Sean Conway completes 102 iron
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Sean Conway completes 102 iron

Apr 01, 2024

Sean Conway sets a new record for the most long-distance triathlons completed on consecutive days after a monumental effort over 102 days

This competition is now closed

By Rob Slade

Published: July 20, 2023 at 8:01 pm

Sean Conway has today completed his 102nd iron-distance triathlon in 102 days to break the record of 101 previously set by James Lawrence, AKA the Iron Cowboy.

For over three months, Sean has been waking up at 4:29am and heading straight to the swimming pool to begin his day’s work with a 3.8km swim.

Supported by a crew and members of the public, he’s then been embarking on an 180km bike and 42.2km run.

Speaking on his Instagram part-way through the ride on his 102nd and final triathlon of the challenge, Sean said: “I feel good today, annoyingly. I wish I felt this good for the last 101 days. But it’s emotional, yeah. I can’t believe it’s nearly done.”

Just one single long-distance triathlon is a monumental challenge for many, with some pro triathletes completing it in less than eight hours and age-group athletes taking anywhere between that and 17 hours, which is a typical cut-off time for many Ironman events.

In the early days of the challenge, before his body had adapted to the sheer volume and impact it was facing, his times were close to that typically cut-off point.

Day two, for example, took 16 hours and 55 minutes, severely restricting the recovery time Sean had before starting again early the next day.

Slowly, though, his body started to adapt. On day 22 he finished in 14 hours and 11 minutes, and by the time 220 Triathlon joined him on day 58 (read about that in 220‘s August issue, on sale now), he’d got that time down to 13 hours and 36 minutes.

By this point, Sean and his team had also nailed the routine. Rolling out of bed at 4:29am, he’d be driven straight to the pool at Mold Leisure Centre, just outside of Wrexham, with snacks and breakfast already prepared for him.

He’d often be in the pool by 5am and out in not much more than an hour. Then, he’d use the toilet, brush his teeth in the shower and get ready, while his crew would set up his kit, bike and nutrition.

If he was lucky, he’d have strong riders with him on the bike, holding a decent pace and acting as a wind break.

A route made out of several loops would allow him to complete the 180km with minimal elevation gain and multiple pit stops as needed to fuel in the village of Holt.

T2 would traditionally be in Queensferry, where Sean would set out for a two-lap run that’d take him along the River Dee, into Chester and back.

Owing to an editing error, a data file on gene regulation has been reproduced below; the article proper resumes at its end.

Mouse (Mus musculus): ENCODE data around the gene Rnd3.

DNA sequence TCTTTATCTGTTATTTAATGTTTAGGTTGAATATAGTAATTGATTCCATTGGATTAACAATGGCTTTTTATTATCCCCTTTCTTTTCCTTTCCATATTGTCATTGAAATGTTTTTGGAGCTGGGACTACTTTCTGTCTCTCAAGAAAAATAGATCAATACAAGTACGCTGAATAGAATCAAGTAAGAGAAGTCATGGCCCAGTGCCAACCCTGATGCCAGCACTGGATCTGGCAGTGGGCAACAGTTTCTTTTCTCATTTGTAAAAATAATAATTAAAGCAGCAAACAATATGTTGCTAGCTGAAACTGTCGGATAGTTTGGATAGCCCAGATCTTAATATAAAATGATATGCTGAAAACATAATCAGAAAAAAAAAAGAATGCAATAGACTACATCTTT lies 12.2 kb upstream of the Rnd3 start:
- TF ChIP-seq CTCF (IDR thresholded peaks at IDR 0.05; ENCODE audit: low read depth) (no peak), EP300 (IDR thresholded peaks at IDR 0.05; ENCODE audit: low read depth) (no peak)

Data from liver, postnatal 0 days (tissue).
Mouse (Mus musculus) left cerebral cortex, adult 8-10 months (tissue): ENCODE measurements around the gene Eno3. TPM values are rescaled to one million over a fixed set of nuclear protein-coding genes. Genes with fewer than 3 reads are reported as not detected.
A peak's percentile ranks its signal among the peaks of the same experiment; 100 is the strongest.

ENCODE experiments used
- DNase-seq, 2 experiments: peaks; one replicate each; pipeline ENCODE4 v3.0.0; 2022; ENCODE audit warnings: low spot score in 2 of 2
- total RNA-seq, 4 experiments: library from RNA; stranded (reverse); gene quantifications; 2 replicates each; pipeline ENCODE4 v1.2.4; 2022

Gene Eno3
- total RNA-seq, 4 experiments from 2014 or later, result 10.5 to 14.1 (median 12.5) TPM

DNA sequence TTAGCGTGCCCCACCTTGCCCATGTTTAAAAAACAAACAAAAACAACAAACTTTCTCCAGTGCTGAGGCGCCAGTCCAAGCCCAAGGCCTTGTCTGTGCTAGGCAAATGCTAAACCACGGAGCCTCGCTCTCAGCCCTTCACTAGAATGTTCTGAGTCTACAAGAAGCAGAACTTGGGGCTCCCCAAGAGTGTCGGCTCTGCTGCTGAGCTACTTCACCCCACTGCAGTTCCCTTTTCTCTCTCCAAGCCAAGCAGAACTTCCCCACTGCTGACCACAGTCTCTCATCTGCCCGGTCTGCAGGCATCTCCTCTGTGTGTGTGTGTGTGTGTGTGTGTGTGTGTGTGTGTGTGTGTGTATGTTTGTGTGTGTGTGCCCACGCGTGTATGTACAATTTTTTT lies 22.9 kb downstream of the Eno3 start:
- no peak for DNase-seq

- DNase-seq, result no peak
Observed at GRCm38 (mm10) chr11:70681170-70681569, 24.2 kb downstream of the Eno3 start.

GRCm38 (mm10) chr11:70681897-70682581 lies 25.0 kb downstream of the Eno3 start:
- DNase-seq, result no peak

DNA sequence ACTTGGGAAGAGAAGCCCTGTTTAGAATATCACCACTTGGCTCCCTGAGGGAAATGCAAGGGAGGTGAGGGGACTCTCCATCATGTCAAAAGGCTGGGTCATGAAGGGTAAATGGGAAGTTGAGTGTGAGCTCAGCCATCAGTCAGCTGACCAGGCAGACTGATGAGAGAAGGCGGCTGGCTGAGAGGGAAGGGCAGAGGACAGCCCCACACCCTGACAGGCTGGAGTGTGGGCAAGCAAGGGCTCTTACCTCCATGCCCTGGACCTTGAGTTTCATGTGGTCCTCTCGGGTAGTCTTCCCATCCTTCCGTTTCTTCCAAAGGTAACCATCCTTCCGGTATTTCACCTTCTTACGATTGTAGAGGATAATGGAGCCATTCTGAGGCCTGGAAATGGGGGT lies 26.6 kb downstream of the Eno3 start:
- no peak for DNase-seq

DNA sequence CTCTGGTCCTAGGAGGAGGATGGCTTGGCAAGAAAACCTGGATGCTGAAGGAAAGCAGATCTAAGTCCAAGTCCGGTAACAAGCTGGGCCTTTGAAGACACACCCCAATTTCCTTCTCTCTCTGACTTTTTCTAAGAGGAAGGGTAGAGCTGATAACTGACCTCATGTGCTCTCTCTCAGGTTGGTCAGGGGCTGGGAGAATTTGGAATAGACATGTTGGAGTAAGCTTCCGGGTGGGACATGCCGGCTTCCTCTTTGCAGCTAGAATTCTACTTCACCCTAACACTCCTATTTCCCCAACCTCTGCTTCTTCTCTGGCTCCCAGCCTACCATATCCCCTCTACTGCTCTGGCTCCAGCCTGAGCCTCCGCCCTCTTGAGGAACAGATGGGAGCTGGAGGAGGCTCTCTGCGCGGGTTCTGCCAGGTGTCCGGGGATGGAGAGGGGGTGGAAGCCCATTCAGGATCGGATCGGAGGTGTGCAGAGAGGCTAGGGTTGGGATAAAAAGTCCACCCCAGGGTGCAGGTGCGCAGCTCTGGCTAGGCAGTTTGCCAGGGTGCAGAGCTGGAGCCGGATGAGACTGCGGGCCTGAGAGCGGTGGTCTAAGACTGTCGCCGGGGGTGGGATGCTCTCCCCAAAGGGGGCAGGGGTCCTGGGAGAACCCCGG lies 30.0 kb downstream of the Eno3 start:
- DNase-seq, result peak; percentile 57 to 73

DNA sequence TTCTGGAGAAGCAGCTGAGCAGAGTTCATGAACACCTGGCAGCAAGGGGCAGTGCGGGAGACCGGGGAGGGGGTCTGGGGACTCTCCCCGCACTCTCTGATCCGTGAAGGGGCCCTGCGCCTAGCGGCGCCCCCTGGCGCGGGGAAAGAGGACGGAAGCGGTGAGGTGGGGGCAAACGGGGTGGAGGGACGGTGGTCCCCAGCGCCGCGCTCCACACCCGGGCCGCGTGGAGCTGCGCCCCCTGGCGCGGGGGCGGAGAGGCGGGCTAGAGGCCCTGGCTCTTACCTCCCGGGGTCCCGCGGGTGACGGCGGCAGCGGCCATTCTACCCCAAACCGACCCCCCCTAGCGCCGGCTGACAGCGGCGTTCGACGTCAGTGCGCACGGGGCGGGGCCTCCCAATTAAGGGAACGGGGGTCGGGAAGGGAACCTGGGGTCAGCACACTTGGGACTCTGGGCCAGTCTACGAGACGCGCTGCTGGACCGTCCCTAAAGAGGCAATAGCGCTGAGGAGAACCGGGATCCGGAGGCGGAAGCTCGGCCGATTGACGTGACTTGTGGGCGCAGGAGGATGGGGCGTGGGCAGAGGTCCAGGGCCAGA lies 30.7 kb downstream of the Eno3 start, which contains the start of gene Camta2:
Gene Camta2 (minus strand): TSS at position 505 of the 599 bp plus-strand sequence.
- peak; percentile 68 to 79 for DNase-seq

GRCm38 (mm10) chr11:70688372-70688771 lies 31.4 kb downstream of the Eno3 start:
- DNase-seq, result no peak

Over the last 102 days he’s faced all types of weather, including baking days during a heatwave, torrential rain and even biblical thunderstorms.

Each day, he’s not only had to face the challenge of completing a long-distance triathlon, but he’s also had to consume around 8,000-10,000 calories to keep his body going.

That’s hard enough in itself, but it’s made all the harder when you just don’t fancy anything, as Sean often felt. He’d called it flavour fatigue.

To get the calories he needed, he’d eat everything from crisps, meat, fruit, pasta, oats… even coconut oil by the spoon and double cream by the carton!

That’d all be supplemented by high-carb drinks from Optimum Nutrition.

But why exactly did Sean decide to take on this mammoth challenge? Well, it’s kind of his job.

As an endurance athlete, Sean’s been taking on challenges of this ilk for the past decade, swimming, cycling and running the length of Britain, cycling around the world and setting the fastest unsupported time to cycle across Europe.

By his own admission, he’d already done something first, the fastest and the furthest – now it was time to do the most of something.

Following on from an unsuccessful attempt in 2022, Sean has now ticked that off, taking the Iron Cowboy’s record in the process.

While tackling this challenge, Sean has also been raising money for a good cause – a foundation called True Venture, which is dedicated to getting children into sport and keeping them interested.

Check out the August edition (issue 419) of 220 Triathlon for an in-depth look at how day 58 of Sean’s challenge unfolded.

Alternatively, head to Sean’s Instagram page to catch up on the action or visit his website to find out more and donate.

Top image credit: Justin Fletcher

220 Triathlon, Features Editor

Rob Slade joined 220 Triathlon as features editor in April 2021 and has a background in adventure sports, which he developed during his time as editor of Adventure Travel magazine.

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Sean Conway has today completed his 102nd iron-distance triathlon in 102 days to break the record of 101 previously set by James Lawrence, AKA the Iron Cowboy.How long is an iron-distance triathlon?A monumental challenge220‘s August issue, on sale nowWhat’s a good triathlon time?Getting into the swing of thingsFree 12-month Ironman training planHow to train for your first IronmanHow long does it take to train for an Ironman?All for a good causean unsuccessful attempt in 2022the August edition (issue 419) of 220 TriathlonSean’s Instagram pagevisit his websiteTop image credit: